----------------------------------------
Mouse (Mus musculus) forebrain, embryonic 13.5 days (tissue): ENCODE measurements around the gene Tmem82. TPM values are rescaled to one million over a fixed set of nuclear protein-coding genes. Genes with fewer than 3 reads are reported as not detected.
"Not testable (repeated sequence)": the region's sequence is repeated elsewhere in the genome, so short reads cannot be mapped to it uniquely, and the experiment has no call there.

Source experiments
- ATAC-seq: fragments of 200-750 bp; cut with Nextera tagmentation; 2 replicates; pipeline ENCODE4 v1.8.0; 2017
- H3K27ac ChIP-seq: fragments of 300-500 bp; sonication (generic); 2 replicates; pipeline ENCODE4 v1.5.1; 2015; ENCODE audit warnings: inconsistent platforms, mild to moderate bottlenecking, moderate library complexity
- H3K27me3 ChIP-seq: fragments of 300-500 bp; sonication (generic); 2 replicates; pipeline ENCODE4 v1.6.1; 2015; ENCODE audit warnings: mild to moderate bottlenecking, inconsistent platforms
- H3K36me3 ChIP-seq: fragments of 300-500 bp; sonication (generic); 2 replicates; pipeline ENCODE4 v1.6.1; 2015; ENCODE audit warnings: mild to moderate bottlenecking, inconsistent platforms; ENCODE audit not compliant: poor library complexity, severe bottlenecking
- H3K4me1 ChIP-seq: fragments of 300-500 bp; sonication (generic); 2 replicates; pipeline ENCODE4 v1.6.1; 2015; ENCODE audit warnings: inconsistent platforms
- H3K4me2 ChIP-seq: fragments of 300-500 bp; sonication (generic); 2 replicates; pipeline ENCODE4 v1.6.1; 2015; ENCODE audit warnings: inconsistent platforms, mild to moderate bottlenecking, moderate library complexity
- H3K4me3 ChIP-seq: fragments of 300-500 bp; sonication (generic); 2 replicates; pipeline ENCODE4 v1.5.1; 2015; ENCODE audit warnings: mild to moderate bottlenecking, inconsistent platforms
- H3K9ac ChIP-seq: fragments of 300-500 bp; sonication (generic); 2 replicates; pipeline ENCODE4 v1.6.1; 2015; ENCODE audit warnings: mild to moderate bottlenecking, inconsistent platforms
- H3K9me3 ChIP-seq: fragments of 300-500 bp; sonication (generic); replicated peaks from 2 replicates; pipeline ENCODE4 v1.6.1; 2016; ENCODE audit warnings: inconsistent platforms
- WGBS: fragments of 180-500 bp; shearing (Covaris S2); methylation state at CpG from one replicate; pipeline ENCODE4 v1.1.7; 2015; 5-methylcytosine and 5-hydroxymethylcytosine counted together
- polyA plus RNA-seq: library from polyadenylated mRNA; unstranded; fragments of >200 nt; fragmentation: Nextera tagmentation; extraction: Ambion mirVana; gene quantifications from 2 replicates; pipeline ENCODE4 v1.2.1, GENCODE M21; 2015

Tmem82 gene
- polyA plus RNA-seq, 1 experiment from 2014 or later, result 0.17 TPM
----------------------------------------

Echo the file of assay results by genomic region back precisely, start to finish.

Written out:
Mouse (Mus musculus) forebrain, embryonic 13.5 days (tissue): ENCODE measurements around the gene Tmem82. TPM values are rescaled to one million over a fixed set of nuclear protein-coding genes. Genes with fewer than 3 reads are reported as not detected.
"Not testable (repeated sequence)": the region's sequence is repeated elsewhere in the genome, so short reads cannot be mapped to it uniquely, and the experiment has no call there.

Source experiments
- ATAC-seq: fragments of 200-750 bp; cut with Nextera tagmentation; 2 replicates; pipeline ENCODE4 v1.8.0; 2017
- H3K27ac ChIP-seq: fragments of 300-500 bp; sonication (generic); 2 replicates; pipeline ENCODE4 v1.5.1; 2015; ENCODE audit warnings: inconsistent platforms, mild to moderate bottlenecking, moderate library complexity
- H3K27me3 ChIP-seq: fragments of 300-500 bp; sonication (generic); 2 replicates; pipeline ENCODE4 v1.6.1; 2015; ENCODE audit warnings: mild to moderate bottlenecking, inconsistent platforms
- H3K36me3 ChIP-seq: fragments of 300-500 bp; sonication (generic); 2 replicates; pipeline ENCODE4 v1.6.1; 2015; ENCODE audit warnings: mild to moderate bottlenecking, inconsistent platforms; ENCODE audit not compliant: poor library complexity, severe bottlenecking
- H3K4me1 ChIP-seq: fragments of 300-500 bp; sonication (generic); 2 replicates; pipeline ENCODE4 v1.6.1; 2015; ENCODE audit warnings: inconsistent platforms
- H3K4me2 ChIP-seq: fragments of 300-500 bp; sonication (generic); 2 replicates; pipeline ENCODE4 v1.6.1; 2015; ENCODE audit warnings: inconsistent platforms, mild to moderate bottlenecking, moderate library complexity
- H3K4me3 ChIP-seq: fragments of 300-500 bp; sonication (generic); 2 replicates; pipeline ENCODE4 v1.5.1; 2015; ENCODE audit warnings: mild to moderate bottlenecking, inconsistent platforms
- H3K9ac ChIP-seq: fragments of 300-500 bp; sonication (generic); 2 replicates; pipeline ENCODE4 v1.6.1; 2015; ENCODE audit warnings: mild to moderate bottlenecking, inconsistent platforms
- H3K9me3 ChIP-seq: fragments of 300-500 bp; sonication (generic); replicated peaks from 2 replicates; pipeline ENCODE4 v1.6.1; 2016; ENCODE audit warnings: inconsistent platforms
- WGBS: fragments of 180-500 bp; shearing (Covaris S2); methylation state at CpG from one replicate; pipeline ENCODE4 v1.1.7; 2015; 5-methylcytosine and 5-hydroxymethylcytosine counted together
- polyA plus RNA-seq: library from polyadenylated mRNA; unstranded; fragments of >200 nt; fragmentation: Nextera tagmentation; extraction: Ambion mirVana; gene quantifications from 2 replicates; pipeline ENCODE4 v1.2.1, GENCODE M21; 2015

Tmem82 gene
- polyA plus RNA-seq, 1 experiment from 2014 or later, result 0.17 TPM